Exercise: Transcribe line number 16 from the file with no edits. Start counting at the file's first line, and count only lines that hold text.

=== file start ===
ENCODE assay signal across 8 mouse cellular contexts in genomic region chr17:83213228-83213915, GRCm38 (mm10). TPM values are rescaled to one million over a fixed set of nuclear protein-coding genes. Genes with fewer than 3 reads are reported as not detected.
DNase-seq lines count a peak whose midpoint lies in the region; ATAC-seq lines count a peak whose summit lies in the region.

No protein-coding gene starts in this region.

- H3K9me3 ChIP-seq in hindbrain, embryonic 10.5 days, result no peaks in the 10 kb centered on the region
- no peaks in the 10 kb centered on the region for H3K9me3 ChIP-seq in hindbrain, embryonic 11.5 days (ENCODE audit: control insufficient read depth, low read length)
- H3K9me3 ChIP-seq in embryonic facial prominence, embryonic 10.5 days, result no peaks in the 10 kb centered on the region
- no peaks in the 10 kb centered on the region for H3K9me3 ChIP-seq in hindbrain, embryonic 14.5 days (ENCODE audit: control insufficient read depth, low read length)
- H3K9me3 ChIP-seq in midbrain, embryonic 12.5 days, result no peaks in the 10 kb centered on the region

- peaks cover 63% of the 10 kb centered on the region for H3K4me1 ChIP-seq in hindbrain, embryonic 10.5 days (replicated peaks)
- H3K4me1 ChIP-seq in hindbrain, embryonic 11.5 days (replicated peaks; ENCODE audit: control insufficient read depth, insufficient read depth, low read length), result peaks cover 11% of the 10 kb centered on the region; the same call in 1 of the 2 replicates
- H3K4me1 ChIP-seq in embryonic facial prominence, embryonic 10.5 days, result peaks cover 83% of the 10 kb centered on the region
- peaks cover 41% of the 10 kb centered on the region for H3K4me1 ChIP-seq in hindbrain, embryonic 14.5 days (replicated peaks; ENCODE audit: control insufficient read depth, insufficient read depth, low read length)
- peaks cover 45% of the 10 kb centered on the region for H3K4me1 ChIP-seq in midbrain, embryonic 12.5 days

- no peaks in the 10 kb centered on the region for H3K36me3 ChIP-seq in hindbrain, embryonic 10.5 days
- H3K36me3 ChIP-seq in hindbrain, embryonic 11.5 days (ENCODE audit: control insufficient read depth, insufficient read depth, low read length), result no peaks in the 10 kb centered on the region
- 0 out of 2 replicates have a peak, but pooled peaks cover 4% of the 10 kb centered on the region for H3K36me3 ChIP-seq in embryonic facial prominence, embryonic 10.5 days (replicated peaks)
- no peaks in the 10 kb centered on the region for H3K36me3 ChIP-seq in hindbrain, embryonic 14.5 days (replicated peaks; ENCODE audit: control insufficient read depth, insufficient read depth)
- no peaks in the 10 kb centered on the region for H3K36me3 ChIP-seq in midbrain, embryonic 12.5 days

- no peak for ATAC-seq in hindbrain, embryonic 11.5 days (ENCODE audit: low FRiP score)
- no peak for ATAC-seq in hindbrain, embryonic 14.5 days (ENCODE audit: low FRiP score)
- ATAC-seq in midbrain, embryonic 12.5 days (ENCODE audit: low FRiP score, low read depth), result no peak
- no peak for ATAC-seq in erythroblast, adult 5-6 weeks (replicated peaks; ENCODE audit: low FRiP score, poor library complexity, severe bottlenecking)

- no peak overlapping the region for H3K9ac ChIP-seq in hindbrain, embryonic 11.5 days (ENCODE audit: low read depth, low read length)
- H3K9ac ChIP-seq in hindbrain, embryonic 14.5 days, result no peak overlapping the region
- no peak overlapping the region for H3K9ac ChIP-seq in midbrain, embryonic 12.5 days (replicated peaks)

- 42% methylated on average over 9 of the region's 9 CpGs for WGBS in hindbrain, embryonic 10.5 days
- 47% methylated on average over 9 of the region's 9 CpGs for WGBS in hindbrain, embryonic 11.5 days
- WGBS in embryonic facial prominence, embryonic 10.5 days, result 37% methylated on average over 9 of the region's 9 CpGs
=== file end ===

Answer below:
- 0 out of 2 replicates have a peak, but pooled peaks cover 4% of the 10 kb centered on the region for H3K36me3 ChIP-seq in embryonic facial prominence, embryonic 10.5 days (replicated peaks)